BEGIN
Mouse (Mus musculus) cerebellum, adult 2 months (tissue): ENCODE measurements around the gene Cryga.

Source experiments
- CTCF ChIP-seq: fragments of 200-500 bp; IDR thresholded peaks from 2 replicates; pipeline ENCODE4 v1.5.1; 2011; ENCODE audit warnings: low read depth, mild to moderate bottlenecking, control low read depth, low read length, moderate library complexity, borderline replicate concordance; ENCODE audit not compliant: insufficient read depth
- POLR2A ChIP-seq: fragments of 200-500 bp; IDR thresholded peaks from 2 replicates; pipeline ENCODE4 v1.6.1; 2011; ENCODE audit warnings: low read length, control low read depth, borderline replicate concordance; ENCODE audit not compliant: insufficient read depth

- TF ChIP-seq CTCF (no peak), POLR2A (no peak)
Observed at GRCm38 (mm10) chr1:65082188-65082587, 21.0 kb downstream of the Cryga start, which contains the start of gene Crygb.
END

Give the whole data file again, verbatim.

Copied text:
Mouse (Mus musculus) cerebellum, adult 2 months (tissue): ENCODE measurements around the gene Cryga.

Source experiments
- CTCF ChIP-seq: fragments of 200-500 bp; IDR thresholded peaks from 2 replicates; pipeline ENCODE4 v1.5.1; 2011; ENCODE audit warnings: low read depth, mild to moderate bottlenecking, control low read depth, low read length, moderate library complexity, borderline replicate concordance; ENCODE audit not compliant: insufficient read depth
- POLR2A ChIP-seq: fragments of 200-500 bp; IDR thresholded peaks from 2 replicates; pipeline ENCODE4 v1.6.1; 2011; ENCODE audit warnings: low read length, control low read depth, borderline replicate concordance; ENCODE audit not compliant: insufficient read depth

- TF ChIP-seq CTCF (no peak), POLR2A (no peak)
Observed at GRCm38 (mm10) chr1:65082188-65082587, 21.0 kb downstream of the Cryga start, which contains the start of gene Crygb.